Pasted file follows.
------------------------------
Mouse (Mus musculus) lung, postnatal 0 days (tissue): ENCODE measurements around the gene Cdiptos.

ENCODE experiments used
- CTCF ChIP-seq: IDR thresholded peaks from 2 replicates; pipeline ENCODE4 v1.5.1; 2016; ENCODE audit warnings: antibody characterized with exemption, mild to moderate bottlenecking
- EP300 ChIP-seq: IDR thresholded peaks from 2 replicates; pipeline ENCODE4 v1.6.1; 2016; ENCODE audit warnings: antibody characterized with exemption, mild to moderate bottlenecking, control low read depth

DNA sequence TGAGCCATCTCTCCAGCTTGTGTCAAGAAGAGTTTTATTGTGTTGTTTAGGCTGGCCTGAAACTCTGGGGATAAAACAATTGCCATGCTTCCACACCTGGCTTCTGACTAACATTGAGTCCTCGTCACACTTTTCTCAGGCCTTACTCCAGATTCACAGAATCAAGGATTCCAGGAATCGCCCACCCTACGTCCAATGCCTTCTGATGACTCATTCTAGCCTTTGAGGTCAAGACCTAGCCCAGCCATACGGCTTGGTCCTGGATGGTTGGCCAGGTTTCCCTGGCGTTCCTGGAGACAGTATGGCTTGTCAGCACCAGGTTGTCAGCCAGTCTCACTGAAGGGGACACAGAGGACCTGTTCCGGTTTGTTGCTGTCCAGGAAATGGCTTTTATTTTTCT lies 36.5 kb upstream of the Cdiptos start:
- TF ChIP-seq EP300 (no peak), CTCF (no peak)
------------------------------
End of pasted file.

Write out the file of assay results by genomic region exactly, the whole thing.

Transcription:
Mouse (Mus musculus) lung, postnatal 0 days (tissue): ENCODE measurements around the gene Cdiptos.

ENCODE experiments used
- CTCF ChIP-seq: IDR thresholded peaks from 2 replicates; pipeline ENCODE4 v1.5.1; 2016; ENCODE audit warnings: antibody characterized with exemption, mild to moderate bottlenecking
- EP300 ChIP-seq: IDR thresholded peaks from 2 replicates; pipeline ENCODE4 v1.6.1; 2016; ENCODE audit warnings: antibody characterized with exemption, mild to moderate bottlenecking, control low read depth

DNA sequence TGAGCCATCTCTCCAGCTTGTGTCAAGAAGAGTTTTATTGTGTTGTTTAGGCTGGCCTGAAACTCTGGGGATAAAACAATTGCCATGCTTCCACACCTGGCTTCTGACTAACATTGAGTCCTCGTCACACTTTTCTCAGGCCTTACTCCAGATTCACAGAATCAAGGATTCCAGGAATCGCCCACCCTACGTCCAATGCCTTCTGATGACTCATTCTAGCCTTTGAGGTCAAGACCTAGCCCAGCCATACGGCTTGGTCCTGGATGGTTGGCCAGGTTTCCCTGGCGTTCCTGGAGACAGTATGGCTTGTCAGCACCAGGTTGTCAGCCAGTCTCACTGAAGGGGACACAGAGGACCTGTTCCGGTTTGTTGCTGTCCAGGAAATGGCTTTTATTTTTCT lies 36.5 kb upstream of the Cdiptos start:
- TF ChIP-seq EP300 (no peak), CTCF (no peak)